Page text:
|D. Databases used for virtual Screening: For the small-molecule compound database, it is desirable to have maximum structural diversity in the virtual library so as to maximize the chances of finding a hit for the target macromolecules. Some of the commonly used small-molecule databases in virtual screening are large public databases such as ZINC (3.3 million commercially available compounds; free), Available Chemicals Directory (ACD, 4 million entries; not free), National Cancer Institute compound database (NCI,400,000 entries; free), and MDDR (MDL Drug Data Report, >147,000 entries). Other possibilities for small-molecule collection include CMC (Comprehensive Medicinal Chemistry, >8600 entries), CSD (Cambridge Structural Database), Beilstein, and SciFinder. Large pharmaceutical companies have corporate databases of a few million compounds. Here we used NCI Diversity Subset-III database having 1597 ligand molecules.|
|E. Required Input files and Directories: AutoDock is one of the most widely used docking application tool, and its use requires a set of preparation steps for general screening. Induced in the process are preparations of acceptable ligands and a receptor macromolecule, calculation of maps, creation of folders for each ligand, and so on. AutoDock-Vina is a new program for molecular docking and virtual screening. VSDK (Virtual Screening by Docking ) needs two preparation steps only: preparations of the receptor and ligands and config file in which grid center, a grid box size, and a docking run number are assigned. The virtual screening with a new receptor can simply repeated by changing the receptor *.pdbqt file and modifying the config file accordingly. Create a working directory in which all the necessary files will be saved. Download a target molecule (*.pdb format) and identify the grid center by using AutoDock Tools (ADT). Then the *.pdb format of the macromolecule should be converted to *.pdbqt format. For the ligands, we search and obtained the small molecules from molecular databases such as NCI diversity Subset-III, ZINC. Ligands must be in mol2 format. Finally, we create a conf.txt file which includes receptor in *.pdbqt format, a grid center with x,y,z coordinates in Angstrom, a grid box size in Ǻ, and a docking run number, usually 10 or more.|
|F. Virtual Screening : In order to perform the virtual screening for target protein Cytochrome P450 (CYP26A1), the active site was predicted in the modelled structure using the Q-siteFinder server (http://www.modelling.leeds.ac.uk/cgi-bin/qsitefinder/qsitefinder.cgi), an energy-based method for the prediction of protein-ligand binding sites. In Q-SiteFinder, the protein surface is coated with a layer of methyl (-CH3) probes to calculate van der Waals interaction energies between the protein and probes. Probes with favorable interaction energies are retained and clusters of these probes are ranked based on the number of probes in a cluster. The largest or energetically most favorable cluster is then ranked first and considered as a potential ligand-binding site. Out of all 10 predicted binding sites, first active site was chosen for the screening of a set of ligand databases. Using the protein-ligand docking method, virtual screening was performed for the target CYP26A1 against the NCI diversity subset-III molecules retrieved from the ZINC databases. ZINC is a free database of commercially-available compounds for virtual screening. ZINC contains over 21 million purchasable compounds in ready-to-dock, 3D formats. ZINC database is provided by the Shoichet Laboratory at the University of California, San Francisco (UCSF) (http://zinc.docking.org/) . The virtual screening was carried out using the Autodockvina package (http://vina.scripps.edu/). Before performing the screening process, a set of 1597 compounds (NCI Diversity subset-III) available in mol2 file format were converted into pdbqt file format using a small python script prepare_ligand4.py. The receptor molecule (target) was also converted into pdbqt format using prepare_receptor4.py script available in Autodock Tools package. Using this program the hydrogen and hydrophobic interactions between the ligand and amino acid residues within the active site of the CYP26A1 were analyzed.|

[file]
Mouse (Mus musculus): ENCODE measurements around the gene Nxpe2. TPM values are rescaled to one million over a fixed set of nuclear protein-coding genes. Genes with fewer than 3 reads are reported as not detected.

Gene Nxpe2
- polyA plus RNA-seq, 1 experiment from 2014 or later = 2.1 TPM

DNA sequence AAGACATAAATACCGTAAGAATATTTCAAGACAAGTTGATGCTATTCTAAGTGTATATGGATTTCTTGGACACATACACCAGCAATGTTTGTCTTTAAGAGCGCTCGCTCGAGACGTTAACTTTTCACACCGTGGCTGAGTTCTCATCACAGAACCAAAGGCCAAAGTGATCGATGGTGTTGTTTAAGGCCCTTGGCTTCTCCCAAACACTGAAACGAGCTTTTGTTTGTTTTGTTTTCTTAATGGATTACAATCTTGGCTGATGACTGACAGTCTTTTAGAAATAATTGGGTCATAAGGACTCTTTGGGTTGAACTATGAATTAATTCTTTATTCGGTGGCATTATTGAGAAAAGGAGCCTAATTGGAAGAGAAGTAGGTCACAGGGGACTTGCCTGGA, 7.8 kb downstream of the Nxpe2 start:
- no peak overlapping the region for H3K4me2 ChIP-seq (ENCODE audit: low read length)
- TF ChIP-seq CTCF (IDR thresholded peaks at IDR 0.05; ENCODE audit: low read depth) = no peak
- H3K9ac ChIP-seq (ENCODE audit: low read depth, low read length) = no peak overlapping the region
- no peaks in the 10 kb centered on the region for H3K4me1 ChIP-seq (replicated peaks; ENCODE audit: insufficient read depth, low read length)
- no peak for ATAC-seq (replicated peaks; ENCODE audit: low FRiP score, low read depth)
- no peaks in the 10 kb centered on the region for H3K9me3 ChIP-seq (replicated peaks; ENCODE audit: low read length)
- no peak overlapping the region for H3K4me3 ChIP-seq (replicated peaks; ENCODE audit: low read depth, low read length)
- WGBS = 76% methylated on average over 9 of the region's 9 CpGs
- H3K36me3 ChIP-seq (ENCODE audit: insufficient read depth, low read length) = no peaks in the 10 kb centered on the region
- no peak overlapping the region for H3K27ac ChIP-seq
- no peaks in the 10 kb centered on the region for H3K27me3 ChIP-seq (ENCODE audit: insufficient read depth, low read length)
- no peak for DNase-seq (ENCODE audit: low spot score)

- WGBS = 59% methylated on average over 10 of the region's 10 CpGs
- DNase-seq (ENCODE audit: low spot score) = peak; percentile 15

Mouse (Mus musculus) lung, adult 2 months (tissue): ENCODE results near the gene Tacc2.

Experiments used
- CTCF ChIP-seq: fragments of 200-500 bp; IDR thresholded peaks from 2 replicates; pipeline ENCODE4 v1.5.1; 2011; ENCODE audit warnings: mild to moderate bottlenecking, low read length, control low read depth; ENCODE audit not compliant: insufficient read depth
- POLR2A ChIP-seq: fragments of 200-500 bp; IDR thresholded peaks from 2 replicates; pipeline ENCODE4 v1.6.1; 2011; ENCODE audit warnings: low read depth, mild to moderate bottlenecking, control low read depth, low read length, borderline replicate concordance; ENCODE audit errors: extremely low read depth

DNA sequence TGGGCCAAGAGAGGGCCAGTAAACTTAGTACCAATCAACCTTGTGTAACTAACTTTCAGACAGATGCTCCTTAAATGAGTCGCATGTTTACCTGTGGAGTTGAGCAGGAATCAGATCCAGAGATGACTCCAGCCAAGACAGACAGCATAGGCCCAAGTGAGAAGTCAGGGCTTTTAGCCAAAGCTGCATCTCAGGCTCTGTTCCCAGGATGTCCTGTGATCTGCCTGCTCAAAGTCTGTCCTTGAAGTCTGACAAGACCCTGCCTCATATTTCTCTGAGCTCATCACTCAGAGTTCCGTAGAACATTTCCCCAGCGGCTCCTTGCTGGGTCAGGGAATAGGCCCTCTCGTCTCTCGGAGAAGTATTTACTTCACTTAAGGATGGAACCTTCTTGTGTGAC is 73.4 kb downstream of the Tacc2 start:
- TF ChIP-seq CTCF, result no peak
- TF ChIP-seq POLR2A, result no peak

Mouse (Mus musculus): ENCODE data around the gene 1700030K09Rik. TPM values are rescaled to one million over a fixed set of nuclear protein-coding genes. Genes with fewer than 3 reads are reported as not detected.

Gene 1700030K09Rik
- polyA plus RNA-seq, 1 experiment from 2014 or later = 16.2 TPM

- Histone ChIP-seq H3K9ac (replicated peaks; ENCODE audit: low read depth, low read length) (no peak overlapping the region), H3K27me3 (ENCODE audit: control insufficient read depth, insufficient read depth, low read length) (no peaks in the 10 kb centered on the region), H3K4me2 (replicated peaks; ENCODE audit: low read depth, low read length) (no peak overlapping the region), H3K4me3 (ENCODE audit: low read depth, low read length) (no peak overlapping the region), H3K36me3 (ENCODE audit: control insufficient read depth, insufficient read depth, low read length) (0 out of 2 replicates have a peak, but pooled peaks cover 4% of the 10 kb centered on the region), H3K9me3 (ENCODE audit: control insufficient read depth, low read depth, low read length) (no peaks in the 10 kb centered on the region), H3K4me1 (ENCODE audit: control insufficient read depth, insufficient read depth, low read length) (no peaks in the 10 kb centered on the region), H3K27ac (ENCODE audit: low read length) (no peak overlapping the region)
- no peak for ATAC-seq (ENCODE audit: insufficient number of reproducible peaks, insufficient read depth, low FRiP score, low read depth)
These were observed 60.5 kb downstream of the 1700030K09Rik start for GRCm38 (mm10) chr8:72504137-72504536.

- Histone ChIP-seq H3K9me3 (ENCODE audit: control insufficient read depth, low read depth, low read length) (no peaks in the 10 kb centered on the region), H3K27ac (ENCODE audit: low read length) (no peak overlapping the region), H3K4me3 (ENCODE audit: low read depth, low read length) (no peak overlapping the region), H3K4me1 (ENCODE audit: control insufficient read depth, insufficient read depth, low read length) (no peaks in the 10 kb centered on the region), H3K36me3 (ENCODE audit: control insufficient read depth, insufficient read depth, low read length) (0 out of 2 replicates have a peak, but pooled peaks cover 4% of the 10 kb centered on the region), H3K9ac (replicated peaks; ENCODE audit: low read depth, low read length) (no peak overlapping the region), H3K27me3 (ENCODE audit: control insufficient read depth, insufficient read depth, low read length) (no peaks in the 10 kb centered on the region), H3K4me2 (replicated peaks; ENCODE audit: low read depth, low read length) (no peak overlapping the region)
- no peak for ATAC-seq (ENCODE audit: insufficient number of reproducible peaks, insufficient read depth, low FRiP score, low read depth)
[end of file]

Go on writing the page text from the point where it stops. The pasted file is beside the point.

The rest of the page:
|Lipinski's Rule of Five is a rule of thumb to evaluate druglikeness or determine if a chemical compound with a certain pharmacological or biological activity has properties that would make it a likely orally active drug in humans. The rule describes molecular properties important for a drug's pharmacokinetics in the human body, including their absorption, distribution, metabolism, and excretion ("ADME"). However, the rule does not predict if a compound is pharmacologically active.The rule is important for drug development where a pharmacologically active lead structure is optimized step-wise for increased activity and selectivity, as well as drug-like properties as described by Lipinski's rule.|
RESULT AND DISCUSSION